The Jetpack Debate

I’ve generally found Jetpack to be pretty cool. It’s easier to develop and I’m fairly familiar with both “traditional” extension development and jQuery so it seems natural to me. However I generally agree with Daniel Glazman’s blog post on Jetpack. I’ll even agree that closures can make code more difficult to read, though I think I’ve mostly adapted to it at this point.

Jetpack reminds me more of building JS “widgets” than extensions. I’m not sure I see the advantage of moving away from XUL which really isn’t “hard” for 98% of things (though XUL <wizard/> has admittedly made me say WTF a few times) to HTML unless some sort of portability were gained, but that doesn’t seem very likely at least right now. I haven’t seen any indication of intent either. XUL has the advantage of making good UI seemingly easy while HTML really doesn’t, though I’ll admit HTML5 is changing that.

The biggest problem I see with Jetpack is that too much of it is designed around existing needs. The problem with this process is that it’s always playing catch-up. The best extensions are disruptive and do things nobody ever thought of, or even thought possible. Looking at the Jetpack JEP list I see pagemods and toolbar. The kicker is these are “implementing” and “planning” respectively right now.

Things like jetpack.slideBar, jetpack.music and especially jetpack.lib.twitter make me feel a bit concerned. Why? Because they encourage too much conformity, and too many twitter client Jetpacks.

When developers are given such a sterile environment that’s intended to promote experience and stability it ends up inadvertently creating monotony and stalling innovation. If you want proof look at the iPhone. There are indeed some great apps and I say that as an iPhone user myself, but for each great application there are 1,000 that aren’t worth the price (which is often free). Many are just cookie cutter apps with a companies logo on them. Google used one undocumented API for a feature Apple didn’t think of providing a documented API for, and it was news worthy. While Jetpack distribution isn’t limited in the same way that iPhone apps are with the App Store the design questions still remain.

To quote Adblock Plus author Wladimir Palant:

…Jetpack has to support Adblock Plus, not the other way around. As it is now, Jetpack isn’t suitable for complicated extensions.

That’s the wrong order.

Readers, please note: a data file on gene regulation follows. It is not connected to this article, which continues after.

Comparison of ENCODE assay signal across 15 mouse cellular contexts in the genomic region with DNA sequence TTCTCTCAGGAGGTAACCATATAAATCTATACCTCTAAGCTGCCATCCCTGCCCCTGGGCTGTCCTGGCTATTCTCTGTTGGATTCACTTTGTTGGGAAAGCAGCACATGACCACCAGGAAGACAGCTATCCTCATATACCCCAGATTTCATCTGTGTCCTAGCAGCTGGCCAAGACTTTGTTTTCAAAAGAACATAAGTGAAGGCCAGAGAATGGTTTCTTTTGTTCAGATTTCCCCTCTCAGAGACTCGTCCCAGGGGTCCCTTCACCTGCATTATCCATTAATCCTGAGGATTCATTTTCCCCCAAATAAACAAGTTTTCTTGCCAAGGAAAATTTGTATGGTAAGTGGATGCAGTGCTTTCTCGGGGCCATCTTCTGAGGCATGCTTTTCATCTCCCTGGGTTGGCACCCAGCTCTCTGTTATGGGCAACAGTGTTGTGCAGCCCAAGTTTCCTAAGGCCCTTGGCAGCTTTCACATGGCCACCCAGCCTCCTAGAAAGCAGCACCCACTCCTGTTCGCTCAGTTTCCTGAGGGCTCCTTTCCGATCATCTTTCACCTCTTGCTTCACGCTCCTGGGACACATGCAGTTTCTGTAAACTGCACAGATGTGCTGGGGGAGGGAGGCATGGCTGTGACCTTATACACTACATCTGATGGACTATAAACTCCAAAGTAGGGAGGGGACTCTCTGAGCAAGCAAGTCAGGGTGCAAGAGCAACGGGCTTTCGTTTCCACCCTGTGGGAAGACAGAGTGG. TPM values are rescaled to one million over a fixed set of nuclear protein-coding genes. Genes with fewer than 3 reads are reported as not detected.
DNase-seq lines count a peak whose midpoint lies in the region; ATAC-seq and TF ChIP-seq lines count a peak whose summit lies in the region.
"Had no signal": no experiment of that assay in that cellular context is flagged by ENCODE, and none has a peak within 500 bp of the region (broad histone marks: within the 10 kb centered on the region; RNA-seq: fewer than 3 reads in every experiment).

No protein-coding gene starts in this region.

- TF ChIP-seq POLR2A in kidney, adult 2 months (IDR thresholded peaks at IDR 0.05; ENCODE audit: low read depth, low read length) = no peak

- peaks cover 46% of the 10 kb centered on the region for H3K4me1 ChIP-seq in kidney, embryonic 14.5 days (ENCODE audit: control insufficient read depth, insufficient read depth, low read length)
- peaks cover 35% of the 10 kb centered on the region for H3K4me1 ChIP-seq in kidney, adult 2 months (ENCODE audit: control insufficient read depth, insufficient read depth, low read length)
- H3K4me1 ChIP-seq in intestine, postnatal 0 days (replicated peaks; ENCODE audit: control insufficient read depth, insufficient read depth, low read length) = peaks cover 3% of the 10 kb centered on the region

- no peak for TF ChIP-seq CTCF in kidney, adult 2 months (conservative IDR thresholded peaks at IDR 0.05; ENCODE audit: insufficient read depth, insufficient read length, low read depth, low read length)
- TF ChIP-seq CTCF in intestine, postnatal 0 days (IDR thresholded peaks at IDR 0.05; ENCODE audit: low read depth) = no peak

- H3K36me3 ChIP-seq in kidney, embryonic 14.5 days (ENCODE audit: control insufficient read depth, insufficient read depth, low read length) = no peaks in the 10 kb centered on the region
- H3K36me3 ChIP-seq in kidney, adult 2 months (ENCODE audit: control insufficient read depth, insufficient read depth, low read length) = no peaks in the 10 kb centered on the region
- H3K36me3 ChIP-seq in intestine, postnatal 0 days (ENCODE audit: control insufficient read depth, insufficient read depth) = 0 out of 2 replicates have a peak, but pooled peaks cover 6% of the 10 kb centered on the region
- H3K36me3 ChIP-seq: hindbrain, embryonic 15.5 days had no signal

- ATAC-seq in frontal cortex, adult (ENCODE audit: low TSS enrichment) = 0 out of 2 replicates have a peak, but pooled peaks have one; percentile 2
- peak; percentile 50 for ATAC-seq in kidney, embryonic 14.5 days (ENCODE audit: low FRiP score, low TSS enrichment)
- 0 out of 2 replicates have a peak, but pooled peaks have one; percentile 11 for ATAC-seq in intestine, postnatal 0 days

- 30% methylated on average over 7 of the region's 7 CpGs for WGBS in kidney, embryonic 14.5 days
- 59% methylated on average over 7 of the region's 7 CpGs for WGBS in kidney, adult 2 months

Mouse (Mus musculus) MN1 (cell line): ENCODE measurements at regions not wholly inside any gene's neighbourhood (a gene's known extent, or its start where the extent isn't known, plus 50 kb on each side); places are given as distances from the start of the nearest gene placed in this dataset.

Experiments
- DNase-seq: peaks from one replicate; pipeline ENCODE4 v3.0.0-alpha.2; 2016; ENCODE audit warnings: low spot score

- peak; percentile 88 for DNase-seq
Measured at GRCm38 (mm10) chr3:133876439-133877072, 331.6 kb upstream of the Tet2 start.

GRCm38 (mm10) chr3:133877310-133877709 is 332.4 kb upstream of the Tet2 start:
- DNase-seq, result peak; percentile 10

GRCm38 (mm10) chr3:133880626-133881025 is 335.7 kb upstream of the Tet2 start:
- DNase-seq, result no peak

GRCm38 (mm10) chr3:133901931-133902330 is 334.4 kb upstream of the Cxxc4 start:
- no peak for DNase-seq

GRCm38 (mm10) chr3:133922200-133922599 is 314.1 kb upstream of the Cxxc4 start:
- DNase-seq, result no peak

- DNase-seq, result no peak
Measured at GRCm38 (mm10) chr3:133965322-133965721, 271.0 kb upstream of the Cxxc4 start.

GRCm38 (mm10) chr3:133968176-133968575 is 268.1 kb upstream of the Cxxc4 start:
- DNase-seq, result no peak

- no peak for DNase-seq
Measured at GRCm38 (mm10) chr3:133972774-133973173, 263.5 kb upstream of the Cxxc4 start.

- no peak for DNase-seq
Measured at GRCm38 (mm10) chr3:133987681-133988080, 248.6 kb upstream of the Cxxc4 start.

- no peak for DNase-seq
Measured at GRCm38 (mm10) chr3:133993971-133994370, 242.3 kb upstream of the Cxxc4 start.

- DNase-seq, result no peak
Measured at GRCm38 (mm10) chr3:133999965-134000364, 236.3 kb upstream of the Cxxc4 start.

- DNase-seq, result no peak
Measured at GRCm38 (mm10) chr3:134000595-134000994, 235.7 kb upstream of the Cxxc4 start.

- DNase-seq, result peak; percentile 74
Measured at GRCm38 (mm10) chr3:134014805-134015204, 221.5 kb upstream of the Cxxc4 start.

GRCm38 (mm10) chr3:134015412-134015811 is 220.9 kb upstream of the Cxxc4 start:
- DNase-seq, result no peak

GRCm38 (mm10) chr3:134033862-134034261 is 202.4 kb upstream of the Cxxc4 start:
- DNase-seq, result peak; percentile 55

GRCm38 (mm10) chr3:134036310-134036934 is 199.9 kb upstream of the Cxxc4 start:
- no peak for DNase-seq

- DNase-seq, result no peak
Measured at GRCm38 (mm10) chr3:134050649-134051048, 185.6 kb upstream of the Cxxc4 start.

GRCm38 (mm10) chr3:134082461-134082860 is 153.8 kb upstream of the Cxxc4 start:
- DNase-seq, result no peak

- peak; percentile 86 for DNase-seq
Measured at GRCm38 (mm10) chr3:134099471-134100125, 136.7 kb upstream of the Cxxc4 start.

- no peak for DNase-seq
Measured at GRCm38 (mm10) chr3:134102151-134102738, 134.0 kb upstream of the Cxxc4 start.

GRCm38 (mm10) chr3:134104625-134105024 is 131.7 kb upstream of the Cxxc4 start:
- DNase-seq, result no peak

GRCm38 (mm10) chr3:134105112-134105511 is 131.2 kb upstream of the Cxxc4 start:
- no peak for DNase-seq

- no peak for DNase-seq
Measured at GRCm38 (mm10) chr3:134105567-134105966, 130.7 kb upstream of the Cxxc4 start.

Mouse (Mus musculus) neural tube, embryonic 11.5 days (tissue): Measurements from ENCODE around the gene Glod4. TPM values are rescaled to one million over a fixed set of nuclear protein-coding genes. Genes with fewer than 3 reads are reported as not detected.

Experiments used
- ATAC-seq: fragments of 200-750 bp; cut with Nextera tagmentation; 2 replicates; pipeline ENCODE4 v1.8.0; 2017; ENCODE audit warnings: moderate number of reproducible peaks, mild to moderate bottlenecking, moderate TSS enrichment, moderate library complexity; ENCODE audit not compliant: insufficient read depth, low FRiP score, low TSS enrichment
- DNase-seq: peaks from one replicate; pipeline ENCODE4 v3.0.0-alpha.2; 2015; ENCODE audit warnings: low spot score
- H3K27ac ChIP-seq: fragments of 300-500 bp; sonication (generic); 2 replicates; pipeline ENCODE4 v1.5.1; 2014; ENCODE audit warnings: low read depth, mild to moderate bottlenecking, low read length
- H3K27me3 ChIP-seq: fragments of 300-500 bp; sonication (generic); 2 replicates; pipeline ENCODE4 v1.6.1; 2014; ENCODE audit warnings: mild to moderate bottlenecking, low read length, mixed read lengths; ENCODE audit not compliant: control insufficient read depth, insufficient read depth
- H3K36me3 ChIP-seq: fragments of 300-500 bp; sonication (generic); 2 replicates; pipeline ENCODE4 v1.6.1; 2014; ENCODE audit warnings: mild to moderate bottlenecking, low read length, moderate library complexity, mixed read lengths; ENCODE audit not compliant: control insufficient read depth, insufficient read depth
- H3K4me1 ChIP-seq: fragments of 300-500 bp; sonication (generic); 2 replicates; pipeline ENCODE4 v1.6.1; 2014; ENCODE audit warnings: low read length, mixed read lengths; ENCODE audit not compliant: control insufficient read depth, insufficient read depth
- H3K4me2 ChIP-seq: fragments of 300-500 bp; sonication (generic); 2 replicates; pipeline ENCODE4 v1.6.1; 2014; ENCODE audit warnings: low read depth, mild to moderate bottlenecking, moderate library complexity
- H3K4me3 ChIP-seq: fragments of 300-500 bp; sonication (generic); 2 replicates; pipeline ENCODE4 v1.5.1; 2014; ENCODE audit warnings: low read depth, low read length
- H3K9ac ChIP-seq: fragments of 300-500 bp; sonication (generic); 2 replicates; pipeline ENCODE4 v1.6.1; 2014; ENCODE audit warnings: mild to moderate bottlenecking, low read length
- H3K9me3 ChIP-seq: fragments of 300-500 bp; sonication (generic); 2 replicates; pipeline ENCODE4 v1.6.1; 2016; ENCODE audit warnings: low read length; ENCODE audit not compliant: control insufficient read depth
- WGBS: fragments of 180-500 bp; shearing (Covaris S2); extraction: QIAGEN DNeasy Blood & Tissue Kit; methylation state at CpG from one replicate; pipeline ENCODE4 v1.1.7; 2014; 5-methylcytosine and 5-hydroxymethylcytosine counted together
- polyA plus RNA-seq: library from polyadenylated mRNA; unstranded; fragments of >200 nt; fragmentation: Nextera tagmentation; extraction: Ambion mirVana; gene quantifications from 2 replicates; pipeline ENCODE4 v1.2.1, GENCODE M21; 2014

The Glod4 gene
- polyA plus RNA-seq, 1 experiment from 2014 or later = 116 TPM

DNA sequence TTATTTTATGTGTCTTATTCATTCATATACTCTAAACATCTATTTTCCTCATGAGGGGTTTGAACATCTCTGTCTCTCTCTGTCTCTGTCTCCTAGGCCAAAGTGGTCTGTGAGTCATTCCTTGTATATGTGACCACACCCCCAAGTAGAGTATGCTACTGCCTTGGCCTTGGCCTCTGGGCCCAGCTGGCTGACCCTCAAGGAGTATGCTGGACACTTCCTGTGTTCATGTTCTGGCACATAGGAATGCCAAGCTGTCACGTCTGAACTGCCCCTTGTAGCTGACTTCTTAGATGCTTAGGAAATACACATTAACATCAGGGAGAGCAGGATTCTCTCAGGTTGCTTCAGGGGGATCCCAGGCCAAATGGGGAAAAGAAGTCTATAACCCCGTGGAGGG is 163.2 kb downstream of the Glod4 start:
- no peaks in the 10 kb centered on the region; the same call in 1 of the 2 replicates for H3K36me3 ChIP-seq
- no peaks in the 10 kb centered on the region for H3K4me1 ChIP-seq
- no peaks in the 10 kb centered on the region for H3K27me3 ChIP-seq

Geek Reading: High Performance Web Sites

So I decided to do a little book shopping a few weeks ago and one thing I purchased was High Performance Web Sites: Essential Knowledge for Front-End Engineers (affiliate link). At its core is essentially a 14 step guide to making faster websites. I don’t think any of the steps are new or innovative, so anyone looking for something groundbreaking will be sorely disappointed. I don’t think the target audience has that expectation though. It’s still a rather practical book for any developer who spends a lot of time on the front-end of things.

It gives many great examples on how to implement, as well as suggestions based on what some of the biggest sites on the web are doing (including Yahoo, the authors employer). I found it pretty helpful because it saves hours worth of research on what other sites are doing to improve their performance. For that reason alone it’s a worthwhile book to checkout. For each rule there’s enough discussion to help you decide if you can implement an improvement on your own site or not. Most sites are limited by their legacy systems such as cms, processes (including human) and audience in what they can actually do. Unless you’ve got a serious budget, you likely fail rule #2 (use a CDN) right off the bat. Regardless there’s likely a few tips you can take advantage of. It’s also a very fast book to get through.

Most steps are pretty quick to implement provided they are feasible in your situation. Overall one of the best “make it better” tech books I’ve seen regarding web development. One of the few that actually appeared worth purchasing (and I did). The majority of the tips require a somewhat tech savvy approach to web development, the book isn’t oriented much towards web designers (with the notable exception of reducing the # of requests by using CSS and better use of images) or casual webmasters. It’s important for those who understand the importance of HTTP headers, but could use some help deciding on best practices, and those who want to know how the small things can add up.

Interestingly enough, I learned about the book by trying the YSlow extension which essentially evaluates a page against the rules suggested in the book. Interesting from a marketing perspective I guess. Overall this blog evaluates ok (about as well as it ever will considering I’m not putting it on a CDN anytime soon). Though I guess I could add some expires headers in a few places.

Email Image Protection

Many people think that making an image out of an email is a good way to protect it from being harvested by spam bots. It’s now possible to convert it from an image to email link via a Firefox extension. Guess what, an email harvester can do this just as well. What’s a better solution against email harvesters? Don’t put any trace of an email address online, use a form. Yes you could distort the image a bit to make it more difficult, but using a CAPTCHA as an email isn’t going to make you any friends. JavaScript can also be done, but no reason why it can’t be interpreted (though that may be more difficult in some cases, since a JS engine isn’t the easiest thing to work with, and implementing anything less can easily be defeated by throwing some extra JS in there. Some discussion on the Firefox Extension implementation can also be found on Gerv’s blog where he proposed the idea.